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Substrate (chemistry)

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In chemistry, a substrate is typically the chemical species being observed in a chemical reaction, which reacts with reagent to generate a product. [1]

33 relations: Active site, Anandamide, Biochemistry, Casein, Catalase, Catalysis, Chemical decomposition, Chemical reaction, Chemical species, Chemical synthesis, Chymosin, Cytochrome P450, Enzyme, Enzyme promiscuity, Fatty acid amide hydrolase, Glycolysis, Hydrogen peroxide, In vitro, In vivo, Irreversible process, Le Chatelier's principle, Limiting factor, Limiting reagent, Molecule, Organic chemistry, Proceedings of the National Academy of Sciences of the United States of America, Product (chemistry), Reaction progress kinetic analysis, Reagent, Rennet, Reversible reaction, Solvent, 2-Arachidonoylglycerol.

Active site

In biology, the active site is the region of an enzyme where substrate molecules bind and undergo a chemical reaction.

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Anandamide, also known as N-arachidonoylethanolamine or AEA, is an endogenous cannabinoid neurotransmitter.

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Biochemistry, sometimes called biological chemistry, is the study of chemical processes within and relating to living organisms.

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Casein (or, from Latin caseus, "cheese") is the name for a family of related phosphoproteins (αS1, αS2, β, κ).

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Catalase is a common enzyme found in nearly all living organisms exposed to oxygen (such as bacteria, plants, and animals).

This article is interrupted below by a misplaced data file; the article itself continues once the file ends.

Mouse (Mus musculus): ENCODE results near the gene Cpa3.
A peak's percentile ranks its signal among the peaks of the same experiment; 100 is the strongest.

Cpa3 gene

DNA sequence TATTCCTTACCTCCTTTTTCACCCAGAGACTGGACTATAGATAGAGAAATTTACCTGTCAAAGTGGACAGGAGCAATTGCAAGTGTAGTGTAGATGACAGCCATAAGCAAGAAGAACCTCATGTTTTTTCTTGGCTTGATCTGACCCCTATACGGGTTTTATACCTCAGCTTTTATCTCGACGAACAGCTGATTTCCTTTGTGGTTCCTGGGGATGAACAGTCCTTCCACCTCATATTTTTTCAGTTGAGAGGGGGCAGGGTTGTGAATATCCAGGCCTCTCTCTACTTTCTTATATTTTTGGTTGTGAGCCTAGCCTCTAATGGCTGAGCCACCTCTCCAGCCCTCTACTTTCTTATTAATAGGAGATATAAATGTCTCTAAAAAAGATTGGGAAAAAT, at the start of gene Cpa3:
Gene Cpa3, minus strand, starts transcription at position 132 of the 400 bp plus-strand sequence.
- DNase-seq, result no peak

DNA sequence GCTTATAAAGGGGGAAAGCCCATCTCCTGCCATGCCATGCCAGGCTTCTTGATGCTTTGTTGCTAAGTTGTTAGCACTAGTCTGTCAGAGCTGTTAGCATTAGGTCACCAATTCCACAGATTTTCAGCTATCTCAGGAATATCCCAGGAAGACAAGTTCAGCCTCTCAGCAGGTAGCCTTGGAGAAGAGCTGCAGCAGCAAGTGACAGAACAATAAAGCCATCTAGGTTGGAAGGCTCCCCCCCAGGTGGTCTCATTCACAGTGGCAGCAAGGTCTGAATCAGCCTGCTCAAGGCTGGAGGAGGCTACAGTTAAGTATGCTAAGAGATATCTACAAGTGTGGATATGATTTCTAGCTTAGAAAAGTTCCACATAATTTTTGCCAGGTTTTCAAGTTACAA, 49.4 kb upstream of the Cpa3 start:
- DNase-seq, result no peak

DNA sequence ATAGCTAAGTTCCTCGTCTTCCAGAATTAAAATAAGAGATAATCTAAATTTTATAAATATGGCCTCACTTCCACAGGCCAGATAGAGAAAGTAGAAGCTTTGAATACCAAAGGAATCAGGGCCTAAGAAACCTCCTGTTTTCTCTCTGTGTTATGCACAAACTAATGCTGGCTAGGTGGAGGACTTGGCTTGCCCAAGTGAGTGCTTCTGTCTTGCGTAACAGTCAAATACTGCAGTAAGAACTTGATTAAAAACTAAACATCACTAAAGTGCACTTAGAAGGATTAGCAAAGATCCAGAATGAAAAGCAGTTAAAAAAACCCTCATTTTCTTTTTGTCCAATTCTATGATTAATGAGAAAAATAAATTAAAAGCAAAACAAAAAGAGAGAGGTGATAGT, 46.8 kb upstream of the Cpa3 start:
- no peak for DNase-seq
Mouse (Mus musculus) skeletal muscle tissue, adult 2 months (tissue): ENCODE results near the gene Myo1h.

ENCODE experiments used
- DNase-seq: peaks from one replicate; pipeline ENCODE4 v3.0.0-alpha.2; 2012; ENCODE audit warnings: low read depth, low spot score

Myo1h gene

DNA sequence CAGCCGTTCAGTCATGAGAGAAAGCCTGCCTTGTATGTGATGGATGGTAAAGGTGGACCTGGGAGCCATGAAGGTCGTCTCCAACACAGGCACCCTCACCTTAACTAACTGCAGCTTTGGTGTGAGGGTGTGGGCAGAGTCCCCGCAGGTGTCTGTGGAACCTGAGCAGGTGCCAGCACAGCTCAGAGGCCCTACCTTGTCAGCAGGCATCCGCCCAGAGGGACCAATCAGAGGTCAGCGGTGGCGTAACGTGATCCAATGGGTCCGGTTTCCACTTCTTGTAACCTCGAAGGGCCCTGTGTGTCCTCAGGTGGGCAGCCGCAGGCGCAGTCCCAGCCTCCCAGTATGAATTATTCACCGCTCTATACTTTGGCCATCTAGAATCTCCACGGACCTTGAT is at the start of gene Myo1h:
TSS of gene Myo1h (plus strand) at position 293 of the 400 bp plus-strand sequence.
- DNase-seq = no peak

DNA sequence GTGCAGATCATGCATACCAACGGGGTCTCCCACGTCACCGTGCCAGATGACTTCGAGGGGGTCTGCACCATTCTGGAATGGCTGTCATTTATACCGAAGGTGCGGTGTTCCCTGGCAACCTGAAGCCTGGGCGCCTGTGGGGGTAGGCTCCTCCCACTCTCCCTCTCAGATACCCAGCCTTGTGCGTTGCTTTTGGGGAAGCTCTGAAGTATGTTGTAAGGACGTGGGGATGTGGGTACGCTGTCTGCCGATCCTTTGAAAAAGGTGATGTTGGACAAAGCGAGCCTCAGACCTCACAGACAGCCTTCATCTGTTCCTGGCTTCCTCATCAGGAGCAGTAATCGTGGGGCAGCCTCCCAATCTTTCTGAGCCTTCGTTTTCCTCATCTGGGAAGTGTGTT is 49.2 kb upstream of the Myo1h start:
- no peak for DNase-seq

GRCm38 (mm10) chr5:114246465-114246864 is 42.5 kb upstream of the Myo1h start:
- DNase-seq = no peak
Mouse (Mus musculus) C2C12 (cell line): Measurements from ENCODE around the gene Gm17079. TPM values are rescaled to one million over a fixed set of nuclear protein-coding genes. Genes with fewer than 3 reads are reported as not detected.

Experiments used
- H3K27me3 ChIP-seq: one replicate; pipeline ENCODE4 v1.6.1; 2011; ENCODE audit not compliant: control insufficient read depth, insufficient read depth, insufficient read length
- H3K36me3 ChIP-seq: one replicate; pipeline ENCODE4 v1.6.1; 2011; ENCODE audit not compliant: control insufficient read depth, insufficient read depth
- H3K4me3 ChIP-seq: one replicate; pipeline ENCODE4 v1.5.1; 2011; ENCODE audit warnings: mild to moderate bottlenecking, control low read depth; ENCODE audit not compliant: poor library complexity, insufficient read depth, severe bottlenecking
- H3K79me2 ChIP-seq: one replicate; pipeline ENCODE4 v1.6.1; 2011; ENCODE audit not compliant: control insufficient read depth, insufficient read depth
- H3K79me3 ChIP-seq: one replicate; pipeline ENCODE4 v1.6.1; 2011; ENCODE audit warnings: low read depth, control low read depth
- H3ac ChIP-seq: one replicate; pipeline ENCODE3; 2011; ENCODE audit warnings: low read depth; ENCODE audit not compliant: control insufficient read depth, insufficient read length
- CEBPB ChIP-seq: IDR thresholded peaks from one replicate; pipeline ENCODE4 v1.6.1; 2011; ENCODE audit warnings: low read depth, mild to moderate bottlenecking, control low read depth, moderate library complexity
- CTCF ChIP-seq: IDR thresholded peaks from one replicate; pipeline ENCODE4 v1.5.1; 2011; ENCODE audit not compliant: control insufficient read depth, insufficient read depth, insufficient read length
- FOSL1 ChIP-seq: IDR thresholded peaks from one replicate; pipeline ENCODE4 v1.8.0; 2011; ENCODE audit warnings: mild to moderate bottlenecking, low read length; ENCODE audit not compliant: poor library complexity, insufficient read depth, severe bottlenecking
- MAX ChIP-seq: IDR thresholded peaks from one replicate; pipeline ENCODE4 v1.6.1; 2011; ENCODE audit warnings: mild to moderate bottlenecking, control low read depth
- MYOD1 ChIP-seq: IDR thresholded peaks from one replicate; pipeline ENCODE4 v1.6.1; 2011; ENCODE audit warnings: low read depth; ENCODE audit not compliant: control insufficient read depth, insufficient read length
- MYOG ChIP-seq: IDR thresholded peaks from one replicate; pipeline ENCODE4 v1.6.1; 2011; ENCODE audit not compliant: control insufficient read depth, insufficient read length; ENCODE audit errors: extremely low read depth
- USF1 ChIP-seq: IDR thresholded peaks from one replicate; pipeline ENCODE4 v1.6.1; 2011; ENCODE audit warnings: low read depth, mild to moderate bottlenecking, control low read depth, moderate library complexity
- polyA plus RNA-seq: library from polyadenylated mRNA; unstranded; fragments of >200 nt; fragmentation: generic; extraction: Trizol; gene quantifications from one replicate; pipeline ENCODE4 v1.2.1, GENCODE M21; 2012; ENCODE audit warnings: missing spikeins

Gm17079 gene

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Catalysis is the increase in the rate of a chemical reaction due to the participation of an additional substance called a catalyst.

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Chemical decomposition

Chemical decomposition, analysis or breakdown is the separation of a chemical compound into elements or simpler compounds.

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Chemical reaction

A chemical reaction is a process that leads to the transformation of one set of chemical substances to another.

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Chemical species

Chemical species are atoms, molecules, molecular fragments, ions, etc., subjected to a chemical process or to a measurement.

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Chemical synthesis

In chemistry, chemical synthesis is a purposeful execution of chemical reactions to obtain a product, or several products.

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Chymosin or rennin is a protease found in rennet.

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Cytochrome P450

Cytochromes P450 (CYPs) belong to the superfamily of proteins containing a heme cofactor and, therefore, are hemoproteins.

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Enzymes are macromolecular biological catalysts.

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Enzyme promiscuity

Enzyme promiscuity is the ability of an enzyme to catalyse a fortuitous side reaction in addition to its main reaction.

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Fatty acid amide hydrolase

Fatty acid amide hydrolase or FAAH (oleamide hydrolase, anandamide amidohydrolase) is a member of the serine hydrolase family of enzymes.

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Glycolysis (from glycose, an older term for glucose + -lysis degradation) is the metabolic pathway that converts glucose C6H12O6, into pyruvate, CH3COCOO− + H+.

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Hydrogen peroxide

Hydrogen peroxide is a chemical compound with the formula.

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In vitro

Studies that are in vitro (in glass; often not italicized in English) are performed with cells or biological molecules studied outside their normal biological context; for example proteins are examined in solution, or cells in artificial culture medium.